Good morning, Bulletin readers. For the second time in 100 days, a north Texas university was rocked by a gun rampage.
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Three people were shot, two fatally, at Texas A&M University-Commerce. Someone opened fire in a freshman dorm on campus before noon on Monday, leaving two women dead and a 2-year-old child wounded. Police have not identified a suspect. “Our hearts and prayers go out to the family, friends, and students impacted by today’s tragic event,” the university president said in a Monday night statement. It’s the second shooting to scar the Texas A&M-Commerce community this academic year: In October, 14 people were shot, two fatally, at an off-campus Halloween and homecoming party.
Six people were shot, one fatally, on a Greyhound bus in California. The vehicle was traveling from Los Angeles to San Francisco early Monday when a passenger opened fire. The driver reportedly persuaded the gunman to disembark, and police picked him up on the side of the road north of Los Angeles. “We’re grateful that the bus driver acted quickly,” said a spokesperson from the California Highway Patrol. Also on Monday: Four people were shot, three fatally, in a string of shootings at three homes in neighboring towns in eastern Maine. State authorities said the 63-year-old shooter, who was taken into custody, knew all of the victims.
UPDATE: Top official out at the NRA. In yesterday’s newsletter, we relayed reporting by The Washington Post that the National Rifle Association’s chief of staff, Josh Powell, once seen as a possible successor to chief executive Wayne LaPierre, had been put on leave “pending an investigation by NRA counsel.” The story has taken another turn: Powell is now no longer employed by the gun group, according to an internal email obtained by Newsweek. It’s not clear if Powell was fired or he resigned. His departure caps a rocky tenure at the organization. In August, The Trace and ProPublica reported that Powell was the subject of two sexual harassment allegations, one of which the NRA paid to settle. NRA accountants had also flagged Powell for possible conflicts of interest. A 2018 investigation by The Trace detailed Powell’s track record as a businessman before joining the NRA, which included a trail of defaulted debts and 20 lawsuits from vendors alleging more than $400,000 in unpaid bills.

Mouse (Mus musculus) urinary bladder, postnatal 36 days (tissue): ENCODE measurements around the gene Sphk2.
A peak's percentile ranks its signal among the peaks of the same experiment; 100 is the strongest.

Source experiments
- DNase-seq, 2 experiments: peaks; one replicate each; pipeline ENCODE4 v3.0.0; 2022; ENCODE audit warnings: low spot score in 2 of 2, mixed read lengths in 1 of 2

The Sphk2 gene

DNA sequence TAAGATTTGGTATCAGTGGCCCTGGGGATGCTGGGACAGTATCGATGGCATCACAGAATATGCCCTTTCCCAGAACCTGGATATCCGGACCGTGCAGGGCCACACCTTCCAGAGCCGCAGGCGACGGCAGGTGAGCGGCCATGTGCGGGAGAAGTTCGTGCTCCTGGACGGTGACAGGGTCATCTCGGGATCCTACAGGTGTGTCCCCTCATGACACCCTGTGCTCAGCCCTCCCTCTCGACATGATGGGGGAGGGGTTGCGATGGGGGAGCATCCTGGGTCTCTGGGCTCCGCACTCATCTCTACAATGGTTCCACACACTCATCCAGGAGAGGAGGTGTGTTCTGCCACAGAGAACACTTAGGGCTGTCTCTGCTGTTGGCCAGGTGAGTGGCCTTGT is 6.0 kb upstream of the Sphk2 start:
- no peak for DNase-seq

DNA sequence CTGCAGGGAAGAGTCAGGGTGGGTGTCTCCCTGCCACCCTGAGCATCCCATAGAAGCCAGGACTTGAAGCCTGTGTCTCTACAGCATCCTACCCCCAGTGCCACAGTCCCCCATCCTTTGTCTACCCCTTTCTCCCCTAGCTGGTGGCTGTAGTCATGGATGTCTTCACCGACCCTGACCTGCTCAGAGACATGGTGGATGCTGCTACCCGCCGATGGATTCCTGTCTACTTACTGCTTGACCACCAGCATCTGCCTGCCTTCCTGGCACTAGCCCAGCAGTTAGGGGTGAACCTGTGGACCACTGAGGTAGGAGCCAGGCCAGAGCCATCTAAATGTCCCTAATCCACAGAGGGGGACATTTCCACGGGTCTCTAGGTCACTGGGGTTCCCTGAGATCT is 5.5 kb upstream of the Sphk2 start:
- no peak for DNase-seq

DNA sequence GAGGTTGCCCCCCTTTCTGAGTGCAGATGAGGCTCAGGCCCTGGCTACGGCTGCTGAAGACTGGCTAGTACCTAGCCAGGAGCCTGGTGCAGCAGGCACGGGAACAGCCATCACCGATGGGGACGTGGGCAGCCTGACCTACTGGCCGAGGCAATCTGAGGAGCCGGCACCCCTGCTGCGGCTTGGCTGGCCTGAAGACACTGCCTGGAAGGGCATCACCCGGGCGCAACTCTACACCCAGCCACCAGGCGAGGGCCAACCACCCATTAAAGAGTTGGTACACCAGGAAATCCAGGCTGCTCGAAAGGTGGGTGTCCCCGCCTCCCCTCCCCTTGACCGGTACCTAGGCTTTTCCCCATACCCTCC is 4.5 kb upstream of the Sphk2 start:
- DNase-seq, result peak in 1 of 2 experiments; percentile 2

Gun-related political ads have increased eightfold over the past four election cycles. Johns Hopkins University researchers analyzed TV ads by candidates for president, Congress, governor, and state legislature and concluded that 8 percent of all ads mentioned guns in the 2018 cycle, up from 1 percent in the 2012 election cycle. “Our study indicates that a real shift has occurred in political discourse over the role of guns in our society,” said the lead authors. The findings were published in the journal Health Affairs.
School shooter tip lines are being used to confront teen suicides. At least 10 states now run tip lines to alert authorities to potential school threats. But in four states — Oregon, Nevada, Pennsylvania, and Wyoming — they have more often been used to flag suicide threats than planned school attacks, NBC News reports. “School violence is not our only concern,” David Lillenstein, president of the Association of School Psychologists of Pennsylvania, told the network.
Florida’s assault weapons ban won’t be on the 2020 ballot. A ballot initiative to ban semiautomatic rifles and ammunition magazines that hold more than 10 rounds collected 145,000 signatures by the February 1 deadline — more than 600,000 short of what was needed. The group that mounted the effort, Ban Assault Weapons Now, says it will try again in 2022.
Capital Gazette widow to attend tonight’s State of the Union address. Andrea Chamblee, whose husband, John McNamara, was one of five journalists killed in the Annapolis newsroom shooting in 2018, will be a guest of Senator Chris Van Hollen of Maryland, who said he hopes Chamblee’s presence will draw attention to the need for “federal laws to reduce gun violence.” Representative Joe Neguse of Colorado will be taking Tom Mauser, whose son Daniel died in the 1999 Columbine shooting, and who first attended the State of the Union in 2000.
Pennsylvania’s anonymous school safety tip line took in 2,529 reports related to self-harm and 2,184 related to suicidal thoughts in its first six months. In the same period, it recorded 607 school threats. — NBC News